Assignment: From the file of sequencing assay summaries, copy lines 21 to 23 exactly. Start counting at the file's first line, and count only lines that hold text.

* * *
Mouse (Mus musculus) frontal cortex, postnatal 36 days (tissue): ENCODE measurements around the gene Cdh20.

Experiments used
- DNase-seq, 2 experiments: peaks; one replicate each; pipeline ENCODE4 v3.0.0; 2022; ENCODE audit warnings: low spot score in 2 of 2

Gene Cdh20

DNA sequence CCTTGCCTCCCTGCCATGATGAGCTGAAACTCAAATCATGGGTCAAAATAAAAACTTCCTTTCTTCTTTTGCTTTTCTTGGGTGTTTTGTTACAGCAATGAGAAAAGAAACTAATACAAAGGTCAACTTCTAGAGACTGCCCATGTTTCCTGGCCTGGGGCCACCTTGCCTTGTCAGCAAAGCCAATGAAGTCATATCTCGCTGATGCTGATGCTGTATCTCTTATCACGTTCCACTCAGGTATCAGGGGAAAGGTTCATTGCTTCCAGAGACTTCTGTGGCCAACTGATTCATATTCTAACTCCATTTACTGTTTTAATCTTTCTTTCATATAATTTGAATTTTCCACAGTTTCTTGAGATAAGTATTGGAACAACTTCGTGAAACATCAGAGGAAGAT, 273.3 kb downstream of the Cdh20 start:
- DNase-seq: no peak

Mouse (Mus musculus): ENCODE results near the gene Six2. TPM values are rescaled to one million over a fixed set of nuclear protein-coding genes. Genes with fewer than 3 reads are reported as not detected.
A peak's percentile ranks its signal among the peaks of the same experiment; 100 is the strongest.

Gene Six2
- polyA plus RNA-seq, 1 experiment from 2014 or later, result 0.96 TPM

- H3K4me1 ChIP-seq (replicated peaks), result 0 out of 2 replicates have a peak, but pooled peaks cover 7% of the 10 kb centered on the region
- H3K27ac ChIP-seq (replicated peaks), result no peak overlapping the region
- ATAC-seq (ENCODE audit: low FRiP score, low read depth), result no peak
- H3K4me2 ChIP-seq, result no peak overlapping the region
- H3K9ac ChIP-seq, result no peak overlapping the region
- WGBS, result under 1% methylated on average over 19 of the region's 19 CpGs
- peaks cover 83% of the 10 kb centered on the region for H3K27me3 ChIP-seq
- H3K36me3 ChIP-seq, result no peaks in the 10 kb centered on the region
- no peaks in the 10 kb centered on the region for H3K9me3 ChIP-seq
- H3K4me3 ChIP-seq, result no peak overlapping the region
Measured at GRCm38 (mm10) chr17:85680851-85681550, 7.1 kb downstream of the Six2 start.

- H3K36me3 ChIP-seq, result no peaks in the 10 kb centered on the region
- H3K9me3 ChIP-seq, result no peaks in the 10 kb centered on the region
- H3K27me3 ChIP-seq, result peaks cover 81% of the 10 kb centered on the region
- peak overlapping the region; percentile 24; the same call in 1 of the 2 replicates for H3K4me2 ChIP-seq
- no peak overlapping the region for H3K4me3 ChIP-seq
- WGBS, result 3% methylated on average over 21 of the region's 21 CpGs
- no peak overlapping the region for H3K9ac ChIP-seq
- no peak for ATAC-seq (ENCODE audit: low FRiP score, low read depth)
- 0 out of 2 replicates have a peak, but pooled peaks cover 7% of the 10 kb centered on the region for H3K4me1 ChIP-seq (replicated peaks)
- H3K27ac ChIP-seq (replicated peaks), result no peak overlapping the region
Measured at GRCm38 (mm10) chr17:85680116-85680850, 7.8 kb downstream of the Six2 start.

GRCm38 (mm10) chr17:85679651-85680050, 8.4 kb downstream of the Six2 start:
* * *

Measured at GRCm38 (mm10) chr17:85680851-85681550, 7.1 kb downstream of the Six2 start.

- H3K36me3 ChIP-seq, result no peaks in the 10 kb centered on the region
- H3K9me3 ChIP-seq, result no peaks in the 10 kb centered on the region